None of this is new; and none of it is evidence of a consumerist society corrupted by manipulative marketing. Several thousand years ago, axes were valued not just for their ability to fell trees and decapitate mammoths; from almost the beginning they were embellished and decorated and acquired symbolic value. And while the embellishments and decorations in no way improved an axe’s ability to fell or decapitate, they greatly enhanced its appeal to its user – and hence its worth.
The remarkable Steve Jobs could accurately have described himself as an executive, an entrepreneur, a technocrat, an inventor, a designer – or any number of other designations. Instead, he chose to see himself as a marketing man. But he saw himself, not as the kind of marketing man whose task it was to sell more stuff more often to more people; he saw himself as someone whose task it was to provide the greatest possible degree of pleasure, of enjoyment, of satisfaction, of reward to those who owned and used his products. And he clearly made absolutely no artificial distinction between the functional and the non-functional satisfactions that his products delivered. In the categories in which Jobs specialised, many of his competitors believed that function was everything; that if an attribute couldn’t be measured, it couldn’t have a value. So if you got the price right, and the size and weight and speed and capacity and battery life and reliability right, then you’ve got a good product. And so, of course, you have; but as Steve Jobs proved, you haven’t got a brand.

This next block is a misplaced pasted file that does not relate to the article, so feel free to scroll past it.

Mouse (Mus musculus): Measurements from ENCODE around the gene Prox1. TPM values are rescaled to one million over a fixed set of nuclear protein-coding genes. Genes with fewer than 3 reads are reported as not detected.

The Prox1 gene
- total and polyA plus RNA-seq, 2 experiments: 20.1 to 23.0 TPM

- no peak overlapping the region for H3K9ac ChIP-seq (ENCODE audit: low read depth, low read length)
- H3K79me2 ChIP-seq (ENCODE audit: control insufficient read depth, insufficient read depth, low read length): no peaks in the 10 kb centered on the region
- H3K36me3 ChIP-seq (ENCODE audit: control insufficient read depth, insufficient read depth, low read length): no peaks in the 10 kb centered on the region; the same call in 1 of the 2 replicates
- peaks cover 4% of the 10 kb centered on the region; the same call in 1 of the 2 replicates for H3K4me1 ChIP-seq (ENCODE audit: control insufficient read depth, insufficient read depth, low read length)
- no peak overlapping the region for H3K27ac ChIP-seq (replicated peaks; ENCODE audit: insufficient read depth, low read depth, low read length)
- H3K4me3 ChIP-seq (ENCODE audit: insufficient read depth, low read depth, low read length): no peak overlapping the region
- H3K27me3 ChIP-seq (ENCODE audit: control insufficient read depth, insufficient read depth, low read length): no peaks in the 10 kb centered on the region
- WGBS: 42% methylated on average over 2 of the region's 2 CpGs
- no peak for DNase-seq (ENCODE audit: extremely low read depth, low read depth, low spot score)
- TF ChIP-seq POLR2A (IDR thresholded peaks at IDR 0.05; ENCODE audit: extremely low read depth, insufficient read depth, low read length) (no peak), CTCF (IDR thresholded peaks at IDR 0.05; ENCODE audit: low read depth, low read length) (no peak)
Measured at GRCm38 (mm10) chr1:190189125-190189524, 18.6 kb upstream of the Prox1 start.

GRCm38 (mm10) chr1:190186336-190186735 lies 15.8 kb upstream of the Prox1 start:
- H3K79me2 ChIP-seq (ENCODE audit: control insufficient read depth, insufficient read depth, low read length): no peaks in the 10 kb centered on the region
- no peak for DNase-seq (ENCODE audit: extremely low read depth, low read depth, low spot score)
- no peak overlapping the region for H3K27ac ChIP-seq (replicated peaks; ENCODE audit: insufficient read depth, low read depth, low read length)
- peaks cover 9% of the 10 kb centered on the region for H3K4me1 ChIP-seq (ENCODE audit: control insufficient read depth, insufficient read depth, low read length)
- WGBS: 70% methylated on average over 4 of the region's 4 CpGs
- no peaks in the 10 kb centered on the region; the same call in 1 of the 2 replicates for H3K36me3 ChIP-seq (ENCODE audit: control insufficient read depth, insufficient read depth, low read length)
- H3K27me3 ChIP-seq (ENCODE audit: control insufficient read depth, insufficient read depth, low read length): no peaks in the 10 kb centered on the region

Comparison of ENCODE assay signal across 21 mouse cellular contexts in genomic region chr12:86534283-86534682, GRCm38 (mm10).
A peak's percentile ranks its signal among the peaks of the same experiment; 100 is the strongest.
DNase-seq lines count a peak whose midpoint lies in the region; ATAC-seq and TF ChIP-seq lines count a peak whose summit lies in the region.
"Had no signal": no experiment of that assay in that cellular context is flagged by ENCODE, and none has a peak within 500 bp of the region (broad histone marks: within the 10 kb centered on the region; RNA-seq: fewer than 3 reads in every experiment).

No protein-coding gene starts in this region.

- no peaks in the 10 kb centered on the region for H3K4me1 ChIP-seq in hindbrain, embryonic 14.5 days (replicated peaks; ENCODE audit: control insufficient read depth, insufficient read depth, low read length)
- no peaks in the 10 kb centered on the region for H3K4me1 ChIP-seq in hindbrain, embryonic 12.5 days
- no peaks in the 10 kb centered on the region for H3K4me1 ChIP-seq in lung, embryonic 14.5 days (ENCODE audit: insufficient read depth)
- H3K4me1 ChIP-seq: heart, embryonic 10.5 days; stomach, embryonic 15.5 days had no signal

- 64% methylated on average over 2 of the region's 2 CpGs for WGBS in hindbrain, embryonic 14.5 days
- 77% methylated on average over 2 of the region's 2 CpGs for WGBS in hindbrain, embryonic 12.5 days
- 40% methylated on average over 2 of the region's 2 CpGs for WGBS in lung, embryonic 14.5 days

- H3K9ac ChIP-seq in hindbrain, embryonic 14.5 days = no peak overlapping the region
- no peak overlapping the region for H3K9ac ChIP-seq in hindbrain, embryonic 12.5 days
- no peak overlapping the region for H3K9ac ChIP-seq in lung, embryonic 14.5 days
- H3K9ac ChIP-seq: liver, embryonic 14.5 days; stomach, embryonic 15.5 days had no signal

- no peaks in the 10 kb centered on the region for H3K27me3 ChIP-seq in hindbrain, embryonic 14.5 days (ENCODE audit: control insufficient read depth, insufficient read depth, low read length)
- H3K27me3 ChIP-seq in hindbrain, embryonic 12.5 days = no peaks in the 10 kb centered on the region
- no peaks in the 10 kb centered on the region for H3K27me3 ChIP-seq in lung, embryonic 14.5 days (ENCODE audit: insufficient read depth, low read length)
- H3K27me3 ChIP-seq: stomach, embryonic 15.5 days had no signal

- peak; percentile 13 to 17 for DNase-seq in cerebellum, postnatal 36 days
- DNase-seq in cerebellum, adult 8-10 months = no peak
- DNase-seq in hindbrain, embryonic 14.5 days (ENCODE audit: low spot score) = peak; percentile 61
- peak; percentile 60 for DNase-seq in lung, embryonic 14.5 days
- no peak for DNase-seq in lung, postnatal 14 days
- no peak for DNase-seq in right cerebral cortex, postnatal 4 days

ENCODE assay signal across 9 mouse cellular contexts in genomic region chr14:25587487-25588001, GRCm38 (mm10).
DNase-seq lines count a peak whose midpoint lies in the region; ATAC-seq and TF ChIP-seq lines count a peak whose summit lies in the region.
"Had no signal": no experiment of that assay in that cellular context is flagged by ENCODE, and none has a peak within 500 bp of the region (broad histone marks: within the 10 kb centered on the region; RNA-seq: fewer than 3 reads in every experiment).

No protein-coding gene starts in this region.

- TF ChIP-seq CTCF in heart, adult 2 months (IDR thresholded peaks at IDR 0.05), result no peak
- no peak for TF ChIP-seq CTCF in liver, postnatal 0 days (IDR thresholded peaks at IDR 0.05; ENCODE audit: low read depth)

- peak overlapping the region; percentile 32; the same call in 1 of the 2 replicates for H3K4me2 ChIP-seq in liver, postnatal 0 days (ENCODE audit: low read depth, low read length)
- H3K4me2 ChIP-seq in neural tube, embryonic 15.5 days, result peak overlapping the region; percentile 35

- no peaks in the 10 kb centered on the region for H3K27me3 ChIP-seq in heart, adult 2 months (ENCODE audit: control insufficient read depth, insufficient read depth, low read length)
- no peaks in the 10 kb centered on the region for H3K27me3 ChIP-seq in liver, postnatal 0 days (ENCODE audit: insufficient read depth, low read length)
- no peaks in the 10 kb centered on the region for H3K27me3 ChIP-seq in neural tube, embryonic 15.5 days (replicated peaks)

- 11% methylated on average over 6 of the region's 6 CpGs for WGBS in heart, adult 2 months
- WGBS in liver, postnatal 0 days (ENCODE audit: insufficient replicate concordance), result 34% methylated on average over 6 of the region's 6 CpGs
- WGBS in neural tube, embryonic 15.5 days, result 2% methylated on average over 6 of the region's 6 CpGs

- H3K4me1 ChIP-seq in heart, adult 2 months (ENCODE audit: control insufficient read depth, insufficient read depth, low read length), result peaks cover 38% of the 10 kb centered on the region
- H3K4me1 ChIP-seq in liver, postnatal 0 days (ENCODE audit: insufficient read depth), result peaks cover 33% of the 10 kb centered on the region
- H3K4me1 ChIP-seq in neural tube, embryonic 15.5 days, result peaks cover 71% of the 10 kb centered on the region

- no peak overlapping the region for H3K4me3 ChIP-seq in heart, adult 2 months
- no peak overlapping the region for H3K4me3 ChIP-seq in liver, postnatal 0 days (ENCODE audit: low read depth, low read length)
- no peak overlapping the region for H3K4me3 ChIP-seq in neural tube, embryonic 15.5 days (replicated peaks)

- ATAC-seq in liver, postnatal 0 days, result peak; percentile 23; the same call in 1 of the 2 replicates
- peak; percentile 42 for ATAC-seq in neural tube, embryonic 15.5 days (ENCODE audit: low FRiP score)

In thinking this way, Jobs was totally in line with his market; with his public. People have long believed that good tea tastes better when drunk from fine china. It probably does. And if you, personally, find that it does, then it certainly does; and that’s the only thing that matters.
It’s a pity that so much of the marketing lexicon implies a state of war between producers and consumers. We talk of target groups and campaigns and rifle shots; and think it makes us sound manly if we commit to pursuing all our objectives aggressively. The truth is so much more agreeable.
First to understand the complex set of satisfactions that make up a successful brand, and then to apply the technical wizardry and creative imagination to deliver them, implies a complete coincidence of interest between buyer and seller; between manufacturer and user. Everybody wins; except, of course, your less perceptive competitors.
Jeremy Bullmore is a member of the WPP Advisory Board
- * Analgesic effects of branding in treatment of headaches, A. Branthwaite, P. Cooper, British Medical Journal 16 May 1981.
- ** What is a Brand? Stephen King, JWT London, 1971. Reproduced in A Master Class in Brand Planning, edited by Judie Lannon & Merry Baskin, John Wiley, 2007.